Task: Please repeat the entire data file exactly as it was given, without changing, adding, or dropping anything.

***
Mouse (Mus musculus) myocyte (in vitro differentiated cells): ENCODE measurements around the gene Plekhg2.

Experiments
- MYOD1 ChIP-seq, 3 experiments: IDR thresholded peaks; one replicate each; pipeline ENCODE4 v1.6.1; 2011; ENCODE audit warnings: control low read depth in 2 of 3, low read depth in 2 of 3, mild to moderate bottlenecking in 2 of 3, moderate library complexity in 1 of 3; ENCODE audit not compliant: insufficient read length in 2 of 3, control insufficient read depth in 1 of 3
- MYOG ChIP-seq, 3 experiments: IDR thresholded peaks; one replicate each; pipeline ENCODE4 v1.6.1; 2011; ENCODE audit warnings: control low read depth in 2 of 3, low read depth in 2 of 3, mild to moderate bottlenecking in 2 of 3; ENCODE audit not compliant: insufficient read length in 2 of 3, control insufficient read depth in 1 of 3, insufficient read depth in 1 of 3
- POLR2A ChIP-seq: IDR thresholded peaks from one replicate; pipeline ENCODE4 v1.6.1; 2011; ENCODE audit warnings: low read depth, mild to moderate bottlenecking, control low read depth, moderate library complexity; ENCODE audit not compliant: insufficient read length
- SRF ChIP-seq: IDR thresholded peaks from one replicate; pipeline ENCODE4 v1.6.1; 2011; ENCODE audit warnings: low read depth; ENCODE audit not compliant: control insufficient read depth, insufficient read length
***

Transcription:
Mouse (Mus musculus) myocyte (in vitro differentiated cells): ENCODE measurements around the gene Plekhg2.

Experiments
- MYOD1 ChIP-seq, 3 experiments: IDR thresholded peaks; one replicate each; pipeline ENCODE4 v1.6.1; 2011; ENCODE audit warnings: control low read depth in 2 of 3, low read depth in 2 of 3, mild to moderate bottlenecking in 2 of 3, moderate library complexity in 1 of 3; ENCODE audit not compliant: insufficient read length in 2 of 3, control insufficient read depth in 1 of 3
- MYOG ChIP-seq, 3 experiments: IDR thresholded peaks; one replicate each; pipeline ENCODE4 v1.6.1; 2011; ENCODE audit warnings: control low read depth in 2 of 3, low read depth in 2 of 3, mild to moderate bottlenecking in 2 of 3; ENCODE audit not compliant: insufficient read length in 2 of 3, control insufficient read depth in 1 of 3, insufficient read depth in 1 of 3
- POLR2A ChIP-seq: IDR thresholded peaks from one replicate; pipeline ENCODE4 v1.6.1; 2011; ENCODE audit warnings: low read depth, mild to moderate bottlenecking, control low read depth, moderate library complexity; ENCODE audit not compliant: insufficient read length
- SRF ChIP-seq: IDR thresholded peaks from one replicate; pipeline ENCODE4 v1.6.1; 2011; ENCODE audit warnings: low read depth; ENCODE audit not compliant: control insufficient read depth, insufficient read length